Livestock welfare is again gaining momentum on the political and social agenda, although it never really went away. Aspects of livestock production are opposed by some for ethical, health and sustainability reasons.

In 2006, when working in communications at CSIRO, I produced an animal welfare edition of Livestock Horizons (left) which provided scientific information about the welfare of livestock in Australian production systems.

This information was important to contribute to the animal welfare debate.

What seems to be missing in these debates is consideration of sustainable livestock production in the broader context of meeting increasing global demand for protein, food security, climate change and the long-term economic and social benefits to the consumer. Technology tends to be demonised but producing enough protein to meet demand, with less arable land due to climate change, to feed a world’s population that will nearly double in one person’s lifetime, is going to require technology.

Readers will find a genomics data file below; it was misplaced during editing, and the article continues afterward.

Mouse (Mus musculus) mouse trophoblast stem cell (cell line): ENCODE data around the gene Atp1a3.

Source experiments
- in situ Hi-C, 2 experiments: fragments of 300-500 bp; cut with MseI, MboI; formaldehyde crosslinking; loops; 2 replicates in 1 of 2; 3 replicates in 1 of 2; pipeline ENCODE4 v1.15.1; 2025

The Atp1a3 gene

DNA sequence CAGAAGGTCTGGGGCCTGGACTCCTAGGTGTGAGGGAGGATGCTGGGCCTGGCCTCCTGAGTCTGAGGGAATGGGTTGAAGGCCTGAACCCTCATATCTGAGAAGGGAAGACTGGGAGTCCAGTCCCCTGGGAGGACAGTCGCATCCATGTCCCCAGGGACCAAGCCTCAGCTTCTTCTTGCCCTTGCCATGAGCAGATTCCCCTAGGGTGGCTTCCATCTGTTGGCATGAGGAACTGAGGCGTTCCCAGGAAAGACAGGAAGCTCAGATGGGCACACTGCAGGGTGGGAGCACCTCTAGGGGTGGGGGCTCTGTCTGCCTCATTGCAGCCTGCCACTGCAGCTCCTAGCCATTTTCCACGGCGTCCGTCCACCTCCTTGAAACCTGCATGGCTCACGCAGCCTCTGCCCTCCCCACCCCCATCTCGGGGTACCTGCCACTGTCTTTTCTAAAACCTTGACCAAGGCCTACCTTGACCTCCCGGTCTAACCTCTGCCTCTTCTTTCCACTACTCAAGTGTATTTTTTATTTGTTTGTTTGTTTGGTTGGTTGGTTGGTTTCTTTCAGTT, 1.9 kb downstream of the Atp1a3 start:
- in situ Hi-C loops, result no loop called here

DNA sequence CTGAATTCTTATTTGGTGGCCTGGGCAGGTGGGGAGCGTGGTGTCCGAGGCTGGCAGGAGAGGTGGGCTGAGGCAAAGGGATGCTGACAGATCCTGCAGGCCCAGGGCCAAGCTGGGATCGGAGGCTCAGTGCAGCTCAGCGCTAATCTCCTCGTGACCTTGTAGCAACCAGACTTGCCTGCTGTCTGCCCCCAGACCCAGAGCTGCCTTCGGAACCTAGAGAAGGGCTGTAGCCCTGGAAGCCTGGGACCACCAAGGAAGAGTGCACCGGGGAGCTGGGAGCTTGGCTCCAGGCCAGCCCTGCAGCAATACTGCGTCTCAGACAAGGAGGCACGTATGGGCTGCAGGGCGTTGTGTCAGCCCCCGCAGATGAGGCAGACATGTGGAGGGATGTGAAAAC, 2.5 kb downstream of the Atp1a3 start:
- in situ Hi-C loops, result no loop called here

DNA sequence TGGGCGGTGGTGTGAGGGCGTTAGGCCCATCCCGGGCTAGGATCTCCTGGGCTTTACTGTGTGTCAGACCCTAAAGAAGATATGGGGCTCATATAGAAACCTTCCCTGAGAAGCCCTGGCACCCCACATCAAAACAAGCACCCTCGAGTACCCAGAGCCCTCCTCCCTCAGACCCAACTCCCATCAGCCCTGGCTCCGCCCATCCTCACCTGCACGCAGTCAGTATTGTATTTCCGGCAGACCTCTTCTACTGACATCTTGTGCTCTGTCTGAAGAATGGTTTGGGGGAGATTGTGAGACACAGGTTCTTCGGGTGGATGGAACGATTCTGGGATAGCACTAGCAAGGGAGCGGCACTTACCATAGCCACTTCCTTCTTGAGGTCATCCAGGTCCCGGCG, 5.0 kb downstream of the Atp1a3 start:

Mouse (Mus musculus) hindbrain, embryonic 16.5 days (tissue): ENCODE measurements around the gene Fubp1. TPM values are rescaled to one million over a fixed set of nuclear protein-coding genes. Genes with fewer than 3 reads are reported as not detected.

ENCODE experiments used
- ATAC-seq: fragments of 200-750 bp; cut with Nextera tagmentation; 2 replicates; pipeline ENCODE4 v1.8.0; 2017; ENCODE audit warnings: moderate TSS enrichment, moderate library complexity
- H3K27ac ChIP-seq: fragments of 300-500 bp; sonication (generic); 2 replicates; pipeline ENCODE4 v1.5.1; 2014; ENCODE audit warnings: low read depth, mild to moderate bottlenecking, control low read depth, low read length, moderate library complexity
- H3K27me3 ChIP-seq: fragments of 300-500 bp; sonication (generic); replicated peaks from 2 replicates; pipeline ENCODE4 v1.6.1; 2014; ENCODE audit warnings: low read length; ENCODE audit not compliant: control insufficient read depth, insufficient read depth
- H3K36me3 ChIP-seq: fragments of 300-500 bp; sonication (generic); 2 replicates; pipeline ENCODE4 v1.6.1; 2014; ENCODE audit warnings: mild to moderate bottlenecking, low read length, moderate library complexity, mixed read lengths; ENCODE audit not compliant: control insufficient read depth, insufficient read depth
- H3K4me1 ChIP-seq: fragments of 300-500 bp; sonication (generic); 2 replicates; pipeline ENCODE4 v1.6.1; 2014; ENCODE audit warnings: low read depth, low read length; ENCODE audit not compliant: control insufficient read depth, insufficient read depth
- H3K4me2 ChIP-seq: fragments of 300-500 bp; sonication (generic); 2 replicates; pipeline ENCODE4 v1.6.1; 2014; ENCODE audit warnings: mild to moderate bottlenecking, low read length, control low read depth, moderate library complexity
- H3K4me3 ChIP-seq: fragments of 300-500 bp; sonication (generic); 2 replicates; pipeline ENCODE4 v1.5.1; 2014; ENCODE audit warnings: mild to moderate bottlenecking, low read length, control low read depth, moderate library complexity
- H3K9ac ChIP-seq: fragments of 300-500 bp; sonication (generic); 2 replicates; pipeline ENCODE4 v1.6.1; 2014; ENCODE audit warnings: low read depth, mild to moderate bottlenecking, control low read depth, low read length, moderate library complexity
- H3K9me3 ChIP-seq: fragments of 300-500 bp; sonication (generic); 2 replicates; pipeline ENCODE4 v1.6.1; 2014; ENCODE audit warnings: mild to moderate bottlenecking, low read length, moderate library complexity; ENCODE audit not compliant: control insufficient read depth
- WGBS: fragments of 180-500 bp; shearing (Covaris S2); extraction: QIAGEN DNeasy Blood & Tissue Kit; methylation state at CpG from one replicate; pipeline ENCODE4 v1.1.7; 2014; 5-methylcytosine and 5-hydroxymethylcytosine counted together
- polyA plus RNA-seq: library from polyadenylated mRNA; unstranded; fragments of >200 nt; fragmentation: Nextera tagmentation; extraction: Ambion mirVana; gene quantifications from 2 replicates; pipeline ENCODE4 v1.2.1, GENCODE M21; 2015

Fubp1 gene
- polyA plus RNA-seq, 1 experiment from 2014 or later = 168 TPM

I respect the ethical and philosphical reasons why people don’t eat meat. It is an issue that has been debated by different cultures over millennia. However, most of the world’s population do eat meat. What are the sustainable alternatives that could be developed to replace intensive production enterprises that will feed us all now – and in the crowded world of 2060?

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